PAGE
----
National Emergency Library. Top Full text of "Eutropius' Abridgement of Roman history. Eutropius, Abridgement of Roman History, Lamberto Bozzi (translator), () (from CRT Pesaro; both Latin text and English translation) Eutropius, Eutropii Breviarium (from The Latin Library; only Latin text) Eutropius, Eutropi Breviarium ab urbe condita cum versionibus graecis et Pauli Landolfique additamentis, Ed.
Droysen, Hans. Buy Abridgement of Roman History (Dodo Press) by Eutropius, John Selby Watson (ISBN: ) from Amazon's Book Store. Everyday low prices and free delivery on eligible orders. Flavius Eutropius ”Summary of Roman History”, Book 1 To Emperor Valens, Gothicus, Maximus, Perpetual Augustus, from the Imperial Secretary Flavius Eutropius English translation by Lamberto Bozzi () Flavius Eutropius EVTROPII BREVIARIVM LIBER PRIMVS DOMINO VALENTI GOTHICO MAXIMO PERPETUO AUGUSTO EUTROPIUS V.
MAGISTER MEMORIAE. Preface. At Rome he also erected several public buildings, among which were the Capitol, the Forum Transitorium, the Odeum, the Porticus Divorum, the temples of Isis and Serapis, and the Stadium. But, becoming universally odious on account of his crimes, he was put to death by a conspiracy of his own servants within the palace, in the forty-fifth year.
The Romans sent also to Carthage, requiring that orders should be sent to Hannibal, not to make war on the allies of the Roman people; but the reply made by the Carthaginians promised no compliance. The Saguntines in the meantime, worn out with famine, were taken by Hannibal, and put to death with the utmost cruelty.
I . While the war was going on in Numidia against Jugurtha, the Roman consuls, Marcus Manlius and Quintus Caepio, were defeated by the Cimbri, Teutones, Tigurini, and Ambrones, nations of Germany and Gaul, near the river Rhone; and, being reduced by a terrible slaughter, lost their very camp, as well as the greater part of their was the consternation at Rome, such as was scarcely.
He was the first of the Romans that marched over Mount Taurus. On his return, he was granted a triumph, and acquired the surname of Isauricus. Cnaeus Cosconius was sent into Illyricum as proconsul. He reduced a great part of Dalmatia, took Salonae, and, having made an end of the war, returned to Rome after an absence of two years.
Seven Books Of The History Of Rome () Paperback – Septem by Eutropius (Author) out of 5 stars 1 rating. See all formats and editions Hide other formats and editions. Price New from Used from Hardcover "Please retry" $ $ — Paperback "Please retry" $ $ $ HardcoverReviews: 1.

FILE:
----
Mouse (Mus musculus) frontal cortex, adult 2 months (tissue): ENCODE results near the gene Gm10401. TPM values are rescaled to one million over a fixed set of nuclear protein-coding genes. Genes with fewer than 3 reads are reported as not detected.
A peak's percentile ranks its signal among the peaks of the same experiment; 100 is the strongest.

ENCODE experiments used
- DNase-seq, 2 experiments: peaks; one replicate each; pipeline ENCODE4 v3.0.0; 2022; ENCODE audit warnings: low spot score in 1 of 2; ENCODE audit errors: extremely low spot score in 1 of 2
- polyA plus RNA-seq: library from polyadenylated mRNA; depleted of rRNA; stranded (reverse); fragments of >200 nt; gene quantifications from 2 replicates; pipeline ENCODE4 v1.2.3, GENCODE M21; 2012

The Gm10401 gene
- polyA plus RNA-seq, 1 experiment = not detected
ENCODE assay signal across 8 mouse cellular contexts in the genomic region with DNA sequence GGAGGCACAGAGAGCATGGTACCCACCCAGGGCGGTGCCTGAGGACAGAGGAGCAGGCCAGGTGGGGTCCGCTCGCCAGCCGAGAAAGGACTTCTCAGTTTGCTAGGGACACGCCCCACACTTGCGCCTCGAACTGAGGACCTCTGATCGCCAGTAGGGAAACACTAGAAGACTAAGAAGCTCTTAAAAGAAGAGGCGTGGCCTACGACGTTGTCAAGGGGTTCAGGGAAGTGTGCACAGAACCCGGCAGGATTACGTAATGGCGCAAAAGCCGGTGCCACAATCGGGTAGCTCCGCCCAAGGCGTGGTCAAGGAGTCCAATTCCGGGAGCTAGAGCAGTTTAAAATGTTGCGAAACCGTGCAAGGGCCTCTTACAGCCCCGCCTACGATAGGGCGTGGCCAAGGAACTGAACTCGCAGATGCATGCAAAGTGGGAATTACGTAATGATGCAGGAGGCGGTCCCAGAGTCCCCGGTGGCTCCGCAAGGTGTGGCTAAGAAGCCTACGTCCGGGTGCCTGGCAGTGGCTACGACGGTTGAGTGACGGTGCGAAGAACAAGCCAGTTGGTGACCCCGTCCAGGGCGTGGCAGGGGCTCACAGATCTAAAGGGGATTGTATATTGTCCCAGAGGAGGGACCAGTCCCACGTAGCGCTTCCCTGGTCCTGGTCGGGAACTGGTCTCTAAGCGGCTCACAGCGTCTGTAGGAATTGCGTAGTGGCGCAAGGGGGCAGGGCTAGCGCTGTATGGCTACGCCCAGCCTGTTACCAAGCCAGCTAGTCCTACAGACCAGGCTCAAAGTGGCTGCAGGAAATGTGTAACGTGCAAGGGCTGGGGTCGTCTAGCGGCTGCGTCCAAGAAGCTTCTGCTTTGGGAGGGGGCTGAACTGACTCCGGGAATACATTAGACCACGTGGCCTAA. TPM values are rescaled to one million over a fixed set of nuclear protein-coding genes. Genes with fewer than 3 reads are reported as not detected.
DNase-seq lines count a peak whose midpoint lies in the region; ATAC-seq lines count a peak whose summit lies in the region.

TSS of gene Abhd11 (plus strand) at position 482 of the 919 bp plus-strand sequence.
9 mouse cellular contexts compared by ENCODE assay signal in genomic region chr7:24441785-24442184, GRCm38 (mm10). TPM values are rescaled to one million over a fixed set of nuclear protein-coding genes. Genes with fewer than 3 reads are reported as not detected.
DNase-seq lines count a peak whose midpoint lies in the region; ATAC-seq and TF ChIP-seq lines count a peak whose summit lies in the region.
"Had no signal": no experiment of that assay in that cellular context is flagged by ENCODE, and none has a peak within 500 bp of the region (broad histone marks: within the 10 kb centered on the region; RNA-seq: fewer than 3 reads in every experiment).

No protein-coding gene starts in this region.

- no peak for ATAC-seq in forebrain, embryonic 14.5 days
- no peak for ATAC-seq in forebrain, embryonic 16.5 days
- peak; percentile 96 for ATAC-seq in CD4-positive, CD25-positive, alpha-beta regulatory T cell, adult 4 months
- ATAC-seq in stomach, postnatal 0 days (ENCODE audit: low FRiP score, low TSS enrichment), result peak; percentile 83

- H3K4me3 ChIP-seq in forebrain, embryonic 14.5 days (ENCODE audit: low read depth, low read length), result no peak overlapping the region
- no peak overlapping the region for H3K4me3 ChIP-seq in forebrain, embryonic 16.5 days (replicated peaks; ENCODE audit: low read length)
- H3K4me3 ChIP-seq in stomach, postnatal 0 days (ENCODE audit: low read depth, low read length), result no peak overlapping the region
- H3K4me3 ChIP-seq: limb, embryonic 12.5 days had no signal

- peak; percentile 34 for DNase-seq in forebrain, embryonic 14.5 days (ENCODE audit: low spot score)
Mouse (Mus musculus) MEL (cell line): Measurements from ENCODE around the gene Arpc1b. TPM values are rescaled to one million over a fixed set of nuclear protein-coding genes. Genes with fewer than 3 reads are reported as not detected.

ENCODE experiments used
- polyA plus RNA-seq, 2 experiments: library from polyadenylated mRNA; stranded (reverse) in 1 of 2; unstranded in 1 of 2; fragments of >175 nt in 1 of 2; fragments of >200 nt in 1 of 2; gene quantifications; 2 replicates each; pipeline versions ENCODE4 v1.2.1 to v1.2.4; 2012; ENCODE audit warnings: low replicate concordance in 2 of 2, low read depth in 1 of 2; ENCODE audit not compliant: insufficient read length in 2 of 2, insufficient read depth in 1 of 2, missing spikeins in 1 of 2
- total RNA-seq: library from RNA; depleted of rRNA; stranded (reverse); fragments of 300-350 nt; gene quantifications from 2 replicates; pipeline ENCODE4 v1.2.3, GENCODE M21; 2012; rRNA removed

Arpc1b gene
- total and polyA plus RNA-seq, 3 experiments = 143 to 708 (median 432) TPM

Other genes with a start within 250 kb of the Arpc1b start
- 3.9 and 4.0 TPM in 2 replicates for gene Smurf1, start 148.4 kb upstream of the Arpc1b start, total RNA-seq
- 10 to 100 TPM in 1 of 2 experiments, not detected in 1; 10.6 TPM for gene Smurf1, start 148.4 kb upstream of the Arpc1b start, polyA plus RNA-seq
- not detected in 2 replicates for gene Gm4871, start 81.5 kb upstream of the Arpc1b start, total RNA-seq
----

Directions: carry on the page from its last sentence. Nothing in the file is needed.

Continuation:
Get this from a library. Eutropii histori Roman breviarium: or, an abridgement of the Roman history by Eutropius. by John Stirling. [Eutropius]. Short History Portrait of a Roman man, fourth century. Eutropius, an important official at the court of the Roman emperor Valens (r) published his Short History of the Roman Empire (or Breviarium ab Urbe Condita, "Short History since the Foundation of the City") in the year The title is precise: it is a short history of the Roman Empire since the foundation of Rome by Romulus.
Eutropius' Abridgement of Roman history. [Eutropius.; J S Watson] Home. WorldCat Home About WorldCat Help. Search. Search for Library Items Search for Lists Search for Contacts Search for a Library. Create lists, bibliographies and reviews: or Search WorldCat.
Find items in libraries near you. Abridgement of Roman History 作者: Eutropius 出版社: Dodo Press 译者: John Selby Watson 出版年: 页数: 定价: USD 装帧: Paperback ISBN: Eutropius is the perfect author for an intermediate Latin student. His Breviarum contains 1, years of Roman history in approximately pages of text; he narrates the major events of the rise and fall of the Roman Empire without getting bogged down in the subtle nuances of dynastic intrigue/5(10).This translation and edition of Eutropius' Abridgement of Roman History is disappointing.
While the translation (from the 's) is good, this edition suffers from having no footnotes or clarifications. Consequently, the errors made by Eutropius (an official of the fourth century and a friend of the Emperor Valens) are not accompanied by.